Sandra Weir, an organizer with the Arizona Immigration Ministry and a member of the UU Congregation of Phoenix, added, “What I want people to remember is that people of faith have power in matters of justice. The people in Arizona who need our help have very few allies who stand publicly with them day in and day out. Unitarian Universalists are a large part of that ally group. What we will be doing in Phoenix, and when we return home, matters a great deal.”

More off-site delegates

At General Assembly a year ago, 49 people participated as delegates from off-site—listening to and speaking during debates using a phone from wherever they lived and then voting via their computers on issues that came before the delegate body in Charlotte, N.C.

The process worked so well it’s going to be repeated this year in virtually the same way, said Mark Steinwinter, the UUA’s director of Information Technology Services. “We don’t anticipate many changes,” he said.

He said he expected 50 to 60 people to sign up as off-site delegates. The deadline for this year’s signup was June 8. Steinwinter noted there will be fewer issues requiring voting this year, to allow more time for Justice GA programming.

This year off-site delegates have been asked to provide a photo of their congregation’s banner. “We’ll make a PowerPoint, and we plan to have a virtual banner procession for those congregations not represented by onsite delegates and with no physical banner present in the convention center,” said Steinwinter.

This year several congregations are planning to gather their off-site delegates at one site to watch GA and participate. Cedar Lane UU Church in Bethesda, Md., is organizing a weekend event at the church. “We’re seeing more of that than last year. That’s a much happier model for us than just individual UUs sitting at home in their pajamas,” said Steinwinter. “It’s easier to stay focused if you’re with a group of people who are there for the same purpose.”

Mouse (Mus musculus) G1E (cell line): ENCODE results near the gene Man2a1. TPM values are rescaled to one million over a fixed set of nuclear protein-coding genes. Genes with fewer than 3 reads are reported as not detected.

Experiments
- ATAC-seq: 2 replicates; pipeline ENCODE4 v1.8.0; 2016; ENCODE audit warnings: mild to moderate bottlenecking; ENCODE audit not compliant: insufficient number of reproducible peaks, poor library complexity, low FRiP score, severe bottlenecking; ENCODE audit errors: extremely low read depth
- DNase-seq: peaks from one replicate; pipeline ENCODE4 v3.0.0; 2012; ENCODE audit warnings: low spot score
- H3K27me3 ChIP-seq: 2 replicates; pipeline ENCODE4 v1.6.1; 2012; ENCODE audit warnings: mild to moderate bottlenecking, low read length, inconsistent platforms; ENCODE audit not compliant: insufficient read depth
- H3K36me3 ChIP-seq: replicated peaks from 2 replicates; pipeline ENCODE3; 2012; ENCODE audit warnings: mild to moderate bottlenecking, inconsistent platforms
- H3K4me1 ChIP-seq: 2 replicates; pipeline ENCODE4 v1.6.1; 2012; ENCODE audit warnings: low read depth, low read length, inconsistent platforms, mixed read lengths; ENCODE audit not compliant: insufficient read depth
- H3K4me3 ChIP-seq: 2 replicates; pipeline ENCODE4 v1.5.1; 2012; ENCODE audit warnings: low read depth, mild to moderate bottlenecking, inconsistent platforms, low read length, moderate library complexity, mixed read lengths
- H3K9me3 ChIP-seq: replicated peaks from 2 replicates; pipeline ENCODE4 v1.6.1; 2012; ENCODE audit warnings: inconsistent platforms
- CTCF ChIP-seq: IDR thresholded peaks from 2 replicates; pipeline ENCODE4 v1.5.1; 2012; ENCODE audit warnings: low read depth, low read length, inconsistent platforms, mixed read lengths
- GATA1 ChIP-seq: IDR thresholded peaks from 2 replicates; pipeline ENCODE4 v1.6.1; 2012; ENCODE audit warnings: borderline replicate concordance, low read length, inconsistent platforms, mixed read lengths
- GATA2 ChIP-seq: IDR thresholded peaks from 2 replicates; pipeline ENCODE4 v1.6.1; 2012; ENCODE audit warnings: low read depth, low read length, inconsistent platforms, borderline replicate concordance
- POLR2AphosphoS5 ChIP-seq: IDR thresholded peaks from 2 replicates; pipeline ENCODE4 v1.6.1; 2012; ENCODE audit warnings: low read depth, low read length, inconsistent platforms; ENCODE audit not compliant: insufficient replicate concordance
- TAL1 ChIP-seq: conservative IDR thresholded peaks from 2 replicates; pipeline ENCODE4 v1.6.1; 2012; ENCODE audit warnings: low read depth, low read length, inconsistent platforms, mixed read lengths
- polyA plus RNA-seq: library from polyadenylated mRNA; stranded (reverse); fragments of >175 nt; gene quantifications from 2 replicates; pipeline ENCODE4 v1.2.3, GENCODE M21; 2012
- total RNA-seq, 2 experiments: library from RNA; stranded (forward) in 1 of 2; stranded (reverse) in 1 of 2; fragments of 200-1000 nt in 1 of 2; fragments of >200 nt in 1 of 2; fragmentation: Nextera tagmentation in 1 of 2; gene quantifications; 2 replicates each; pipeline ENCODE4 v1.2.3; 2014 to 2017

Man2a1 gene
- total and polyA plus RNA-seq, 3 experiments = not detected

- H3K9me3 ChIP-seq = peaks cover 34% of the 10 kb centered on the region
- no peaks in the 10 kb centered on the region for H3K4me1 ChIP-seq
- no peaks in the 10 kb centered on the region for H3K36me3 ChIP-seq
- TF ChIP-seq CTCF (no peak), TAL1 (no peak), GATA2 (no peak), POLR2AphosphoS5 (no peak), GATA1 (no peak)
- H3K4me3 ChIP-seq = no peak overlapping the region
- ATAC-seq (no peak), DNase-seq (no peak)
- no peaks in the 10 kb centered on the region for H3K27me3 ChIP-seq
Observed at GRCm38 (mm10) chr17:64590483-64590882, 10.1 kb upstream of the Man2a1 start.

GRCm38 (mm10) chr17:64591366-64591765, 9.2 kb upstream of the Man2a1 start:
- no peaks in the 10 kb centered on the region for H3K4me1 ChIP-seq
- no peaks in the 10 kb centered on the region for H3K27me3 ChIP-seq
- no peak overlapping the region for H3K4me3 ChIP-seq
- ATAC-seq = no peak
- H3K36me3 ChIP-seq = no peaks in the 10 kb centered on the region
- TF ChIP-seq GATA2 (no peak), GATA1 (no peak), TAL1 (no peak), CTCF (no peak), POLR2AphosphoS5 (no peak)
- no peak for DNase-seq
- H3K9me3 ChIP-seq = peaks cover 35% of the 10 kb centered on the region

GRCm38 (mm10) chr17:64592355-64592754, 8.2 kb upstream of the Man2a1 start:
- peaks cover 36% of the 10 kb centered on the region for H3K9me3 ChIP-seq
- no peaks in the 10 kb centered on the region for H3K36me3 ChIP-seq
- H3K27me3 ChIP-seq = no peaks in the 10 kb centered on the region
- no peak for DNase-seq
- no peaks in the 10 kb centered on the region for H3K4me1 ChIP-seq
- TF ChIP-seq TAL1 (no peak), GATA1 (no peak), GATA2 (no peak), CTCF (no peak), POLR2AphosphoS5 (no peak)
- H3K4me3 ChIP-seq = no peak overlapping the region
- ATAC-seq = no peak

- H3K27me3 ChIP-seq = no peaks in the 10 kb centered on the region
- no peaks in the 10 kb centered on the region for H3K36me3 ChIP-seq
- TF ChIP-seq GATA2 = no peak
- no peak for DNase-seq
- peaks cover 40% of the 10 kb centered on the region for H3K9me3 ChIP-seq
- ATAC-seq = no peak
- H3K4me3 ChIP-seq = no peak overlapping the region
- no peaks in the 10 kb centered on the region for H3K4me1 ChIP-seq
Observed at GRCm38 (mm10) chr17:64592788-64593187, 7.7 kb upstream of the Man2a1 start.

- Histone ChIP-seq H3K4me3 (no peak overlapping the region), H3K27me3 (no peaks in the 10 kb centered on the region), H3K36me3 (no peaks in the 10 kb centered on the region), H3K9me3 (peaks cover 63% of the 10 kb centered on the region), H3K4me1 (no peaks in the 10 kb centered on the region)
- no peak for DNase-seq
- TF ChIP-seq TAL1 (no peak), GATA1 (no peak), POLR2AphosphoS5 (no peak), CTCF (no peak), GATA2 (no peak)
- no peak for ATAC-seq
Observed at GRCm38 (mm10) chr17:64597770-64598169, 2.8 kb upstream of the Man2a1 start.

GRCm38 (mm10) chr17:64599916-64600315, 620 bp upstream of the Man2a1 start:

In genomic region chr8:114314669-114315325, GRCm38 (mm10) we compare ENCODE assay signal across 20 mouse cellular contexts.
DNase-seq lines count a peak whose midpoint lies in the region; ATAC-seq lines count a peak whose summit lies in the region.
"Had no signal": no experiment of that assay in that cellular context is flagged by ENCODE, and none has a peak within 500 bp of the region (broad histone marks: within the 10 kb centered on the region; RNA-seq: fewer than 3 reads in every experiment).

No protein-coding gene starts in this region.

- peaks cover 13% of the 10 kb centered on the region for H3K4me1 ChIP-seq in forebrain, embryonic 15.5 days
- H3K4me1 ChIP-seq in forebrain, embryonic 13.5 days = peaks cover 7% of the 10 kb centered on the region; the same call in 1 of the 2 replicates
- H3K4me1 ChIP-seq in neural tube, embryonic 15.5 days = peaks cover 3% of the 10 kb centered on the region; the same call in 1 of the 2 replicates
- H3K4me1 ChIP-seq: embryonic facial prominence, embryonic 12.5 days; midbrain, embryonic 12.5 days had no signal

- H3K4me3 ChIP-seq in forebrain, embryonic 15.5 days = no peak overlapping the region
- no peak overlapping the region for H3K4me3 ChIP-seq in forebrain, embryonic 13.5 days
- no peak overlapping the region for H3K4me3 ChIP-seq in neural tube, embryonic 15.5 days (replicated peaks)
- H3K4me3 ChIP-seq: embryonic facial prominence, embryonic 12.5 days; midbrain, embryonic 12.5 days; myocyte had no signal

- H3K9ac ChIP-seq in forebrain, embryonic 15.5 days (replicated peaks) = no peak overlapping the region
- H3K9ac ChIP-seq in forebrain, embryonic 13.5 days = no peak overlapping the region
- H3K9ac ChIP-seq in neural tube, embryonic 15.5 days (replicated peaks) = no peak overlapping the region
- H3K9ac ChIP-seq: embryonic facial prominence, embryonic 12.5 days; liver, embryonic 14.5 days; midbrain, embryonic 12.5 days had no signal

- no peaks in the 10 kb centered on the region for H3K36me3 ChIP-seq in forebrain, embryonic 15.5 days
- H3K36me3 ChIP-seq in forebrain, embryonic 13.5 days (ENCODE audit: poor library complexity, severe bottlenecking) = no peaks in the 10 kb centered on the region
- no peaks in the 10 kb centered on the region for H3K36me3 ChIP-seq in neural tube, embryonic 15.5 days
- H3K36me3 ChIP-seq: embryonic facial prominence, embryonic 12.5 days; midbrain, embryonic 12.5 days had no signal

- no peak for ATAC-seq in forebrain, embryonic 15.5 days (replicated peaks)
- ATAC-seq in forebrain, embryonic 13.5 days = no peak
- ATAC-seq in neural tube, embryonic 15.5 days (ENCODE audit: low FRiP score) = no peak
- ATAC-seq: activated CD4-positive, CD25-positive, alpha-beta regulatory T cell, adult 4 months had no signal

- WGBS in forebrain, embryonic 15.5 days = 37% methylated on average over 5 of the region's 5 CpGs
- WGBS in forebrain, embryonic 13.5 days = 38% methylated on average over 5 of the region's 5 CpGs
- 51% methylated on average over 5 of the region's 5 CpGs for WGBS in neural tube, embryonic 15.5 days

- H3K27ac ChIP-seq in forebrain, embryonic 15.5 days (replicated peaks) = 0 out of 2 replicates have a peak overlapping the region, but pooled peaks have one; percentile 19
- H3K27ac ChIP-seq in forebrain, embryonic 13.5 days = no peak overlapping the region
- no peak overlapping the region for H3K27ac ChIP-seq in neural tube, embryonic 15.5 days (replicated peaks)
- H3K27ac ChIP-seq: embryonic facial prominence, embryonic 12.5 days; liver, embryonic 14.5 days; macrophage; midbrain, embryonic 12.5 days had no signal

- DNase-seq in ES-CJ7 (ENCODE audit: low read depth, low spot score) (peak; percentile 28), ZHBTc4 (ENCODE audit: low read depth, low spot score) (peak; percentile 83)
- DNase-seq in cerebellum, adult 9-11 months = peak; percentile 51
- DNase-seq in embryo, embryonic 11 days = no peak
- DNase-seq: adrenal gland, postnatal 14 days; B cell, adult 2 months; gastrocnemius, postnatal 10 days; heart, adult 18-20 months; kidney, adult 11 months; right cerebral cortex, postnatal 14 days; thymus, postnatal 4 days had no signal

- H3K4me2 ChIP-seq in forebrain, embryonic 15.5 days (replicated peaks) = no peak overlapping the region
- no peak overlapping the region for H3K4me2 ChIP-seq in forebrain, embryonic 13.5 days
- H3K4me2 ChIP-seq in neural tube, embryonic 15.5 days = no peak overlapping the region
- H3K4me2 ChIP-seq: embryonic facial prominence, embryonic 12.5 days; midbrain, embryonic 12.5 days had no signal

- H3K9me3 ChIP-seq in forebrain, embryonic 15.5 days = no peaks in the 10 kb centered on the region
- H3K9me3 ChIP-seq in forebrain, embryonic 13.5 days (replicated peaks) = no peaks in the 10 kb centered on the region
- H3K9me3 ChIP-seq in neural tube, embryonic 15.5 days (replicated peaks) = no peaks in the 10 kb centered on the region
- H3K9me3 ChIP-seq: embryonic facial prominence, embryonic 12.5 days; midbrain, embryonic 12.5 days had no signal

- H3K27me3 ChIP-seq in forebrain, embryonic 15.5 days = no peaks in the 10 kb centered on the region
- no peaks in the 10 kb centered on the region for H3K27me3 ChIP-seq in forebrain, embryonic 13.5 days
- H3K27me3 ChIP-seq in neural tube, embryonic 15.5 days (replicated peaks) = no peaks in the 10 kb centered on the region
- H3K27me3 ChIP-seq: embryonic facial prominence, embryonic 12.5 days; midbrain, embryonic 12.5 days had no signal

There will also be an online chat room for off-site delegates. “Last year it was really active, and we expect the same thing this year. Last year the delegates created their own virtual community.” Find out more about off-site participation online. Technical support is also available there for off-site participants.

In 2011, off-site delegate votes were tallied and reported but did not count in GA decisions. The 2011 General Assembly amended the bylaws to allow off-site delegates to vote on GA business; in 2012, votes cast by off-site delegates in plenaries will be counted and included in all official tallies.

Follow along from home

Around fifteen events of General Assembly will be live-streamed—made available for viewing by Unitarian Universalists at home as each event happens. These will include opening and closing ceremonies, worship and business sessions, the Ware Lecture, and a forum for candidates for UUA moderator.

Congregations across the country are invited to gather to watch GA coverage as it happens, including worship. Last year several congregations watched––and participated in—the GA Sunday worship in place of locally organized worship. Find out how to participate here.

Viewers can watch events live or after the event at uua.org. The full video of a GA event will be posted online anywhere from 15 minutes to two hours after an event.

For ongoing, comprehensive coverage of GA, follow UU World’s daily GA blog.